It’s quite unclear what future lies ahead for Ukraine. On the political front, ousting President Viktor Yanukovych is a big accomplishment for the protesters who have taken over the streets of Kiev and elsewhere since November. However, the greatest challenge remains on the economic front, the backbone of the revolution’s success. Ukraine desperately needs financial assistance to avoid a default on its foreign debt, putting the figure at $35 billion over the next two years on Monday.
Russia’s pledged $15 billion to bail out Ukraine is off the table since the country’s ally, Yanukovych, is out of the scene. Western countries and organizations are now trying to seize the opportunity and step in. The International Monetary Fund is working on a package of assistance for Ukraine; the country also wants economic support from the United States and the European Union. But reports suggest that a comprehensive package wouldn’t arrive before elections in May.
Nomura has published a flow chart outlining several sequences of events that show the complexity around solving Ukraine’s economic crisis, along with an expected timeline which ends in the second half of 2015. The biggest problem is that all roads in their analysis lead to political uncertainty:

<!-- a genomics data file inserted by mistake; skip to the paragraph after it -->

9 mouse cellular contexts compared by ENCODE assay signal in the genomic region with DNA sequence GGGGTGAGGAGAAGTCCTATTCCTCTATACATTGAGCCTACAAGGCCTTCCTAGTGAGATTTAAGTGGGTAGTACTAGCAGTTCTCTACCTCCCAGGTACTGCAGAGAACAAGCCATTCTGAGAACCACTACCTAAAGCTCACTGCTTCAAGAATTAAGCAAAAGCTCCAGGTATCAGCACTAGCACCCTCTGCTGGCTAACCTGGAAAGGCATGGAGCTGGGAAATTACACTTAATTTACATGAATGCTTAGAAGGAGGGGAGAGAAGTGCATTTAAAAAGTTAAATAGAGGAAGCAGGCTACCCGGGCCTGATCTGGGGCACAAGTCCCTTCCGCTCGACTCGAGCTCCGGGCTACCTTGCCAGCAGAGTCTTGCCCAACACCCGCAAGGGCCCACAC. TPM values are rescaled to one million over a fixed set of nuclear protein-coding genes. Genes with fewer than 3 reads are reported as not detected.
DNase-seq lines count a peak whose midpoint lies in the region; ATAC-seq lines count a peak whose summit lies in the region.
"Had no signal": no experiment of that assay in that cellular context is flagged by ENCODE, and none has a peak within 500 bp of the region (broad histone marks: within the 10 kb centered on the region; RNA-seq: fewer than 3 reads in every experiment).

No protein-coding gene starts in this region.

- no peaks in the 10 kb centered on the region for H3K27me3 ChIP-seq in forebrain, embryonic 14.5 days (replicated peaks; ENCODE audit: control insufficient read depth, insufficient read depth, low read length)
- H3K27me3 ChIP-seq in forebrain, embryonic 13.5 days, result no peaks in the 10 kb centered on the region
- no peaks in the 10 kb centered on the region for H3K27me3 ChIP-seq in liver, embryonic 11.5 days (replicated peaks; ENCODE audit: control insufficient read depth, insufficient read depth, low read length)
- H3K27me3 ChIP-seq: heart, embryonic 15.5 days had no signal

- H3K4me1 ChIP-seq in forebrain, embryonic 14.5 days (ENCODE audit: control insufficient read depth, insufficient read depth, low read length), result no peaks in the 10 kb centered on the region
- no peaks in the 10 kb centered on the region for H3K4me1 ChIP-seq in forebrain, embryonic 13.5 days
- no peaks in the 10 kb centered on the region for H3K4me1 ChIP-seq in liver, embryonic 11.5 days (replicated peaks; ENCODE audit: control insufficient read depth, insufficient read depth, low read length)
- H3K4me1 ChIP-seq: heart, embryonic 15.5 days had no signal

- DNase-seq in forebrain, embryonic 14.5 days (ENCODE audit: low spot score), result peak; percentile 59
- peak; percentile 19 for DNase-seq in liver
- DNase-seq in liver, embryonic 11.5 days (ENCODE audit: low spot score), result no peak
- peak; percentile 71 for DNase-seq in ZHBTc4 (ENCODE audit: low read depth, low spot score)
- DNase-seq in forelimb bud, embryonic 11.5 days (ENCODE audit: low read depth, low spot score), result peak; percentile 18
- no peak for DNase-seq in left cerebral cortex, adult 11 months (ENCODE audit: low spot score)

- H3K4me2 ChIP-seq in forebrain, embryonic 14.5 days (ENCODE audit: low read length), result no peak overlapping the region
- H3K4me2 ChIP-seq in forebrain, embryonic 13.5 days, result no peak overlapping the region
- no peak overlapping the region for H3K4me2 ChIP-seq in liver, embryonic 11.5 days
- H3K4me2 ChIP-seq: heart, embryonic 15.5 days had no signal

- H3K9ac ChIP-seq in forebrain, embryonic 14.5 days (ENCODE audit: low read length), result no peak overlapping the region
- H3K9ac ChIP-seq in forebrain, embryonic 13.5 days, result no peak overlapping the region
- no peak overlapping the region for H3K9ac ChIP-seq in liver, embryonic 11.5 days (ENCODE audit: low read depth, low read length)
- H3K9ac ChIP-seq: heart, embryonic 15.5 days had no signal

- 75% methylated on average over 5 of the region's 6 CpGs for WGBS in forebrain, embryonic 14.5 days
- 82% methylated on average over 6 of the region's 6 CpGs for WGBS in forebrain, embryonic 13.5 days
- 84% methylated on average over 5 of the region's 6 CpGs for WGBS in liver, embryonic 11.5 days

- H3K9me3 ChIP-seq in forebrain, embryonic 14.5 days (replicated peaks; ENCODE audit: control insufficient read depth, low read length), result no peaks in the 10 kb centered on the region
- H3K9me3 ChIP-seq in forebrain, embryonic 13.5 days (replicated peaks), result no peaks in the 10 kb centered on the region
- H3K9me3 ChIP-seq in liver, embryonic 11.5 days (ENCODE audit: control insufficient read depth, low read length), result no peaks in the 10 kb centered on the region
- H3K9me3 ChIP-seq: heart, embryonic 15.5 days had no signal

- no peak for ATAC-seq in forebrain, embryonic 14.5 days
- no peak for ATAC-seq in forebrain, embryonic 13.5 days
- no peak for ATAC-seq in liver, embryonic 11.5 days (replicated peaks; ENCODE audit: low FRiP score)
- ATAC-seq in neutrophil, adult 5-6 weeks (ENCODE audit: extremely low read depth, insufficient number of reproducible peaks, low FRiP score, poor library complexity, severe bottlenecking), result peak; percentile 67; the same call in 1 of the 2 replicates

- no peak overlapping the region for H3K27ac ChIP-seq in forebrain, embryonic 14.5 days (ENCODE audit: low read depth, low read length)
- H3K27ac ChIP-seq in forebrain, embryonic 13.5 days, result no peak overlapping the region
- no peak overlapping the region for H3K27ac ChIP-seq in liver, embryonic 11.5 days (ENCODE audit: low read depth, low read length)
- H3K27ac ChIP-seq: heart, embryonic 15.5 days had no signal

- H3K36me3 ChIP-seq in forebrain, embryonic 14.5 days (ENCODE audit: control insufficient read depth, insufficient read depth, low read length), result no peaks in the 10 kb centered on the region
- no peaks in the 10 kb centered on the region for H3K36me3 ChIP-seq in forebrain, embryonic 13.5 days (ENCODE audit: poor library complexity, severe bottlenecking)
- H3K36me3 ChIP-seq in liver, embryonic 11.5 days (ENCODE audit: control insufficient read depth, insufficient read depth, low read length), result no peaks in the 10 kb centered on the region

The situation in Ukraine is becoming increasingly uncertain due large number of political factors, as well as unpredictable and sometimes irrational behavior from the key players. We have outlined a flow chart with events that we consider as being realistic at this stage. These exclude high tail-risk scenarios such as the intra-civil confrontation as there is little predictability behind possible consequences of such tragic developments.
The diagram begins in the upper left corner and the flow of events works itself through to the bottom right corner. On the right hand side is the approximate timing of events as well as the large external repayments that could potentially trigger restructuring.